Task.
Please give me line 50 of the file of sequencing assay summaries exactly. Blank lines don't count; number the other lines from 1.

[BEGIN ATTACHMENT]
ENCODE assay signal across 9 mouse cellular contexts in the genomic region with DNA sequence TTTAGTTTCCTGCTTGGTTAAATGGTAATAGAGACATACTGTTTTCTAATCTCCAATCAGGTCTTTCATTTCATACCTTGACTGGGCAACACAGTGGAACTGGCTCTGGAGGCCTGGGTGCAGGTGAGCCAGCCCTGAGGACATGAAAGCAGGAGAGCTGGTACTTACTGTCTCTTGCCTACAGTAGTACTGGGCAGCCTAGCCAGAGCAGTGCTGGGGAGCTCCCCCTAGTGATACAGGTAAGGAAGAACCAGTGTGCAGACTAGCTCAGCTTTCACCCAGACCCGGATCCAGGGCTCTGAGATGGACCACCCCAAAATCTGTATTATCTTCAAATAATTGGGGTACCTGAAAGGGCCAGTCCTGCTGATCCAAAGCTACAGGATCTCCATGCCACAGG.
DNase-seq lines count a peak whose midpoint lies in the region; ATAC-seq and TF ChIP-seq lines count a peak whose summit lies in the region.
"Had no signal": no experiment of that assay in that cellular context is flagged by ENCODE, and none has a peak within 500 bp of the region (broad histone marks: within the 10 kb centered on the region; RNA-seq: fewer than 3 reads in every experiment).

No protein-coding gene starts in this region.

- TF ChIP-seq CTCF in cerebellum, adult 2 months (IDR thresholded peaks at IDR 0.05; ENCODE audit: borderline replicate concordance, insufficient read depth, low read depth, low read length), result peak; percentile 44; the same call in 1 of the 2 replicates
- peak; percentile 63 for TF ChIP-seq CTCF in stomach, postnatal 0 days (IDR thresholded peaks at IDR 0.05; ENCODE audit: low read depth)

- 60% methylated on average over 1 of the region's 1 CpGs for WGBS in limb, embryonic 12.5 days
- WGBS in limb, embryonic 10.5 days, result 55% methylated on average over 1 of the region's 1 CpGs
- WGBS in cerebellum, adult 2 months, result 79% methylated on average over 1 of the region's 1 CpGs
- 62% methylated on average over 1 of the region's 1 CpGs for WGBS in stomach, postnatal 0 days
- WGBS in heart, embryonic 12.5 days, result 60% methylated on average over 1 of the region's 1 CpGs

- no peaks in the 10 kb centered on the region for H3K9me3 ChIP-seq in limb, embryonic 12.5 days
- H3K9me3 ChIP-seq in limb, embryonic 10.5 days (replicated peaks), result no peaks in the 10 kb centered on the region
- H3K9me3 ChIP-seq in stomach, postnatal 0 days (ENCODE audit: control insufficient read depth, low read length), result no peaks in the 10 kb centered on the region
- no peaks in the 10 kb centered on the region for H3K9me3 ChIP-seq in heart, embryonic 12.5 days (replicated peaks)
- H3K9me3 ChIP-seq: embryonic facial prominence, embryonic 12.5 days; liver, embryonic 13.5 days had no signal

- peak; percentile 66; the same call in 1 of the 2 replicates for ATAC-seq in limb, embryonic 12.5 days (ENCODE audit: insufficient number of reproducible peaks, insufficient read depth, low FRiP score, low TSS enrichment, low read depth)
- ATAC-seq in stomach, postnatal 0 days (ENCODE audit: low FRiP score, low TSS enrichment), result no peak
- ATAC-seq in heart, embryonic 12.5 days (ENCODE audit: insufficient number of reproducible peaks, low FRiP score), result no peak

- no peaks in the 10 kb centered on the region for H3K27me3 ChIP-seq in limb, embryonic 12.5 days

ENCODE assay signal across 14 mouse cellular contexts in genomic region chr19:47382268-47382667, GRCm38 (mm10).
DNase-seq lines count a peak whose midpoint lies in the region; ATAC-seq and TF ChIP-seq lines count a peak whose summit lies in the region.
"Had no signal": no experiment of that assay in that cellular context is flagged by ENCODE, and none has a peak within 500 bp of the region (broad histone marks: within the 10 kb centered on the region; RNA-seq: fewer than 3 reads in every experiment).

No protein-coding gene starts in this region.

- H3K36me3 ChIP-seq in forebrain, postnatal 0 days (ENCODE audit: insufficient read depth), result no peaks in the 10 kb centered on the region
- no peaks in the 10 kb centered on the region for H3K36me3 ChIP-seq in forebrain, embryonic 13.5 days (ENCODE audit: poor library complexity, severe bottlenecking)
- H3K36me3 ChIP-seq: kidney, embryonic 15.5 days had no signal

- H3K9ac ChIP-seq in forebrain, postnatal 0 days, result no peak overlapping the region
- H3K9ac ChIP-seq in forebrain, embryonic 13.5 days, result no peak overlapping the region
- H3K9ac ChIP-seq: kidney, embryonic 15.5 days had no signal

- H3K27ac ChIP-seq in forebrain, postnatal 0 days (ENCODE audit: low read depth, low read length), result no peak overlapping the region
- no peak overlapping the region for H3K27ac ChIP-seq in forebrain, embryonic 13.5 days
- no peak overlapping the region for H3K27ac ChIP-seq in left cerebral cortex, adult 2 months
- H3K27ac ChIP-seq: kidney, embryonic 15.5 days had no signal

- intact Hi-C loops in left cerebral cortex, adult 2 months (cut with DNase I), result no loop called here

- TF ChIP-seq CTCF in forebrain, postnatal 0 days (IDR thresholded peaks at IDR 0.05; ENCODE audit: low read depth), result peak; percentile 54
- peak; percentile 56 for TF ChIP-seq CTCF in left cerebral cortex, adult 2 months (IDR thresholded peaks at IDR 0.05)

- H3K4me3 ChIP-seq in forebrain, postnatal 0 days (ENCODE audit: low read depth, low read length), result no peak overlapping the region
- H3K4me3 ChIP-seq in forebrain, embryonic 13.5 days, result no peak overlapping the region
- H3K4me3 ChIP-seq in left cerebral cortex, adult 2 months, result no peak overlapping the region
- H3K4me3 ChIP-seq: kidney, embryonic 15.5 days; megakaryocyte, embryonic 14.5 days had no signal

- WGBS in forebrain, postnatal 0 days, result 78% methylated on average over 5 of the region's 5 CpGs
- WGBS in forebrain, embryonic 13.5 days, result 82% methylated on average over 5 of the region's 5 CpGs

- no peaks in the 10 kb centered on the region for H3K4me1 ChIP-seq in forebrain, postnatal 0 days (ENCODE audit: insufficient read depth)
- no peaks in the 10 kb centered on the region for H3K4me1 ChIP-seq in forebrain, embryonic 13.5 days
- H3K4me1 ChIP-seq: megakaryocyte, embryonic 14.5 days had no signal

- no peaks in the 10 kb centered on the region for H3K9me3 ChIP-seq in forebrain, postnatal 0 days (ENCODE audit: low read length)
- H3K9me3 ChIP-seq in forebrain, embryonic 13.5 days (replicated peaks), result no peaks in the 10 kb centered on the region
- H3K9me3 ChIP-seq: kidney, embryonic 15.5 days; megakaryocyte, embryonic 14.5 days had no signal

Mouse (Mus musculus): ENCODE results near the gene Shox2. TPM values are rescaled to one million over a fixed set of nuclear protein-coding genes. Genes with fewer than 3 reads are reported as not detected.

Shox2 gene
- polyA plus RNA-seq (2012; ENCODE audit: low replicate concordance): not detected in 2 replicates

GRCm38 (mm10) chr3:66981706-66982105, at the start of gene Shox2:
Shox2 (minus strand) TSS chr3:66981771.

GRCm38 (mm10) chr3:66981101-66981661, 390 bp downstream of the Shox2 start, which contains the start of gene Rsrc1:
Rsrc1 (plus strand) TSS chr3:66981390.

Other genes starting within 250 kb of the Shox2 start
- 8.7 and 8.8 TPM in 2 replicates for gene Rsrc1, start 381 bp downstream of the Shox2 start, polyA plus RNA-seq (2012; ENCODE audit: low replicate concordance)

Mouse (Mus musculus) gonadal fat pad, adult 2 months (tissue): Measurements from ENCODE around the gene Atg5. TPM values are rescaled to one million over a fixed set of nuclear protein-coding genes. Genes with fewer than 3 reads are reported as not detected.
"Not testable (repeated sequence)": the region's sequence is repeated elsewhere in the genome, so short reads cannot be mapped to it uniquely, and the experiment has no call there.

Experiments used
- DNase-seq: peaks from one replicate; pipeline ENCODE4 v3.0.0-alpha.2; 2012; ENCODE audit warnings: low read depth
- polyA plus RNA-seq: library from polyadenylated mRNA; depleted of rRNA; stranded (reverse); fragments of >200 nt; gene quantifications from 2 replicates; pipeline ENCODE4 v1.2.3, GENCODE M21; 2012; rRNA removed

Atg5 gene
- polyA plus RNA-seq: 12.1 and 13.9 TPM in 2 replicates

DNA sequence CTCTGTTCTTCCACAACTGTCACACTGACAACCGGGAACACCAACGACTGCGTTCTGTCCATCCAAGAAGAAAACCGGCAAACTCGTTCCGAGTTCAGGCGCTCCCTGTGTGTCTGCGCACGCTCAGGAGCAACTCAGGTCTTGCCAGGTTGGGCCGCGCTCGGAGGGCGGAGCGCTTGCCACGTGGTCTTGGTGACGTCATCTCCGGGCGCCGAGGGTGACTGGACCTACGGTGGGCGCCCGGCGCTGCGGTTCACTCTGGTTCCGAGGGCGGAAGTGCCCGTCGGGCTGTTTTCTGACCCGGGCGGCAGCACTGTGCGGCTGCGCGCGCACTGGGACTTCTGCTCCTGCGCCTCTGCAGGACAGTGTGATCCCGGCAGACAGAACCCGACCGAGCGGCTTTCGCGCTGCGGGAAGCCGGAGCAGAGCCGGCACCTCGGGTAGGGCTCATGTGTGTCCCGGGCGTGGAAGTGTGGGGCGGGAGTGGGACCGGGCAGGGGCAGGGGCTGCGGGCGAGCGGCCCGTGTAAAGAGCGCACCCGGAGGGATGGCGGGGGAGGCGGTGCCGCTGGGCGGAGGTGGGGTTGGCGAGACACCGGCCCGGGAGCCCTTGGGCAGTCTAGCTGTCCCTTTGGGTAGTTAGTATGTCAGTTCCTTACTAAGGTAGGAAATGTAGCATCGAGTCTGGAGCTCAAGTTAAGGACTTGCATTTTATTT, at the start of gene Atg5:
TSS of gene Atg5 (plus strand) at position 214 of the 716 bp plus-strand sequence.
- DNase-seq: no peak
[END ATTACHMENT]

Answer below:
Mouse (Mus musculus): ENCODE results near the gene Shox2. TPM values are rescaled to one million over a fixed set of nuclear protein-coding genes. Genes with fewer than 3 reads are reported as not detected.